Jerry McGuire in the process of quitting his job.

Three Things Every UXer Must Do When Leaving a Job

professional, ui, ux

Three Things Every UXer Must Do When Leaving a Job

I’ve been at Western Union as the UX/UI Manager for the Business Solutions team for a little over a year.  Tomorrow is my last day.

Any team is effected when someone leaves; when that person is a leader, the impact is more acute.  I want to make sure that the great work my team is doing continues even after I’ve gone – and a lot of that will depend on the steps I take to prepare for my departure.

What surprised me, however, is just how similar my departure as a leader is to when I was working as individual contributor.

If you’re leaving a job soon, here are three things to do to make sure your departure hits all the right notes with your team and business partners.

Clearly Defining Processes

Our UX/UI team at Western Union started about the same time as I did, and we’ve spent a lot of the last year setting up processes that will set us up for success.

Processes for how we vet projects.  Processes for how we interact with stakeholders.  Processes about how we organize files.

Red letters on a blue background that reads "Trust the process."

I need to get this framed to hang up in my new office/cube.

A lot of work over the past week has been spent in talking about these processes, documenting them where they weren’t clearly defined, and talking with my team about strategies for implementing them (or changing them, if they desire) once I’ve left the group.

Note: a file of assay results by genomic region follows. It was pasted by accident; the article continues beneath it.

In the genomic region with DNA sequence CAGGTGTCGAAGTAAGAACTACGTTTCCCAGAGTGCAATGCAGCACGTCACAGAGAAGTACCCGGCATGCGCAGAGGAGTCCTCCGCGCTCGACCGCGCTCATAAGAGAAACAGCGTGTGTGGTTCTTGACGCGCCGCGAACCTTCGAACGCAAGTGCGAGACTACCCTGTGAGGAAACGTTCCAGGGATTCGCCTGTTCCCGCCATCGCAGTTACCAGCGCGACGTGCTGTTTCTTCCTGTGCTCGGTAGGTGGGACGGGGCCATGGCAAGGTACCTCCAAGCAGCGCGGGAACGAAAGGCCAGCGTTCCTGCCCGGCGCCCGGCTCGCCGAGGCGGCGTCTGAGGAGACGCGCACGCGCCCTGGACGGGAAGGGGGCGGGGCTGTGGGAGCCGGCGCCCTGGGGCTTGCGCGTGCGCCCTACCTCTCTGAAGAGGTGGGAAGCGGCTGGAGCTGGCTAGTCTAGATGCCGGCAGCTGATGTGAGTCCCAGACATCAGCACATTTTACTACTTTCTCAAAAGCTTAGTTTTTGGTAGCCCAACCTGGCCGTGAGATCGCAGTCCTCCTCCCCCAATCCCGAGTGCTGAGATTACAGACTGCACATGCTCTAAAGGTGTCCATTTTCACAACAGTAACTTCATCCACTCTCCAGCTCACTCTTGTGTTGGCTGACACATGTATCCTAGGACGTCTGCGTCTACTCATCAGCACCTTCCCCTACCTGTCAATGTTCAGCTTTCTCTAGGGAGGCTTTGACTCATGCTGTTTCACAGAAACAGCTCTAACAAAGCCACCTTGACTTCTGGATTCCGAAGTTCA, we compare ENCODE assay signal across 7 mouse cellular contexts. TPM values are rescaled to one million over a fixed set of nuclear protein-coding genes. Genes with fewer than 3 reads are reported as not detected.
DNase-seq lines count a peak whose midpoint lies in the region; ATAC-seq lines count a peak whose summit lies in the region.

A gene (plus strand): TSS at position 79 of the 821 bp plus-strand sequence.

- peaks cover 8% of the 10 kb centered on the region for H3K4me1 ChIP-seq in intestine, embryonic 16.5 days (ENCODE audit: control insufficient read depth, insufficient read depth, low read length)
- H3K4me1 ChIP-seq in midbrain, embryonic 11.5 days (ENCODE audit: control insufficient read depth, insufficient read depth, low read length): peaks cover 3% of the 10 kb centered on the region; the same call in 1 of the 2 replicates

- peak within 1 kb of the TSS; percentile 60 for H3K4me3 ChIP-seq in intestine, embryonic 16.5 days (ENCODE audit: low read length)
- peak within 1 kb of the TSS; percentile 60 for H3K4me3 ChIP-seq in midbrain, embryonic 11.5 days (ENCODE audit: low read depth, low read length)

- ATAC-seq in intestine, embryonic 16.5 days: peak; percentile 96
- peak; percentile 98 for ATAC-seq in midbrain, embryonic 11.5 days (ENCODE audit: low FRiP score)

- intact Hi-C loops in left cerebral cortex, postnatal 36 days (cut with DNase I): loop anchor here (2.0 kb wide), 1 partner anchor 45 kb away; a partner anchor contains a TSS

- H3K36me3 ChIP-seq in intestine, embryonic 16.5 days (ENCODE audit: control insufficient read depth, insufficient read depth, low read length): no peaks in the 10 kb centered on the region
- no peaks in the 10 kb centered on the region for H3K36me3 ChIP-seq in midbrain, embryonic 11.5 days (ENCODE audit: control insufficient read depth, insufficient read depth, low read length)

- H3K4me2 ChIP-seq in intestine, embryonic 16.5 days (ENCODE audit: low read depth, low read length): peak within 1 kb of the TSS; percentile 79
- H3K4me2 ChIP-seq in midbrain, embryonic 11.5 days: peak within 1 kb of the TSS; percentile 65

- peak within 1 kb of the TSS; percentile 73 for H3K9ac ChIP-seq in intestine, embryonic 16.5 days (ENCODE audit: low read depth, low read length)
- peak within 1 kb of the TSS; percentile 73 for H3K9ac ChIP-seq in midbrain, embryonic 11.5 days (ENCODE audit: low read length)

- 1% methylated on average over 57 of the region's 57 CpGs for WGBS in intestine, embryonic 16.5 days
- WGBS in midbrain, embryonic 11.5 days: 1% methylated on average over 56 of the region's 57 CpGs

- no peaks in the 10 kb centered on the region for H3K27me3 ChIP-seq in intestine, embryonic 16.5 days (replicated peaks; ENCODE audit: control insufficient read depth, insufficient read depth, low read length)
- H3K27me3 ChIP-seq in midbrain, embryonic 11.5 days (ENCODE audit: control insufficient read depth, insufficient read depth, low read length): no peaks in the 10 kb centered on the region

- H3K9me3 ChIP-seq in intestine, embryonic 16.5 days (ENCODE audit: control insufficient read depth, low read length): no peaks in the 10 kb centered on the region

Organizing Files

I’m always surprised at the clutter that amasses on a computer between starting a job and ending it.  Even in the year that I’ve spent at Western Union – not a long time in lifespan of a career – I found so many documents on my work machine that my team would lose access to if I weren’t around to dole them out.

The hag from the Princess Bride, shaming me for not using my shared folder.

Your true shared drive lives. And you keep your files on your hard drive. Your shared drive saved you when your laptop battery exploded, and you treat it like garbage. And that’s what you are, the King of Refuse. So bow down to him if you want, bow to him. Bow to the King of Slime, the King of Filth, the King of Putrescence. Boo. Boo. Rubbish. Filth. Slime. Muck. Boo! Boo! Boo!

And while I probably should be shamed for not using my shared drive appropriately, it’s just a simple fact that not every important file we work on will always make it to the great file folder in the cloud.  Getting my important documents up there and letting my team know where they could find them will ensure they won’t have problems.  Pay special attention to:

  • Word, PowerPoint, and Excel Files
  • Design mockup files
  • Visual Assets
    • JPGs
    • PNGs
    • Design-tool-specific files (a la .PSDs, .AIs, etc.)
  • PDFs

Saying My Goodbyes

It’s important to leave on the best terms possible with your team and your coworkers.  This is true whether you’ve been blessed with as amazing people as my coworkers at Western Union, or whether you’re maybe not as fond of your company or your coworkers.

Initech, the job site of "Office Space" fame, burning to the ground.

Don’t burn bridges if possible. And certainly don’t burn down anything else, no matter how many traveler’s cheques you find.

The truth is that most tech communities centered around urban areas are relatively small.  And while there are definitely times you should burn bridges and never look back, those are few and far between.  When possible, say your goodbyes to your team, key stakeholders, and your supervisors in the best and most sincere tones as possible.

This applies no matter what’s happened to your red Swingline stapler.  In a few days bygones will be bygones, and you and your current coworkers will be nothing more than a memory to each other.  You want that memory to be as positive as possible.

After all, you never know who you’ll work with – or for – in the future.

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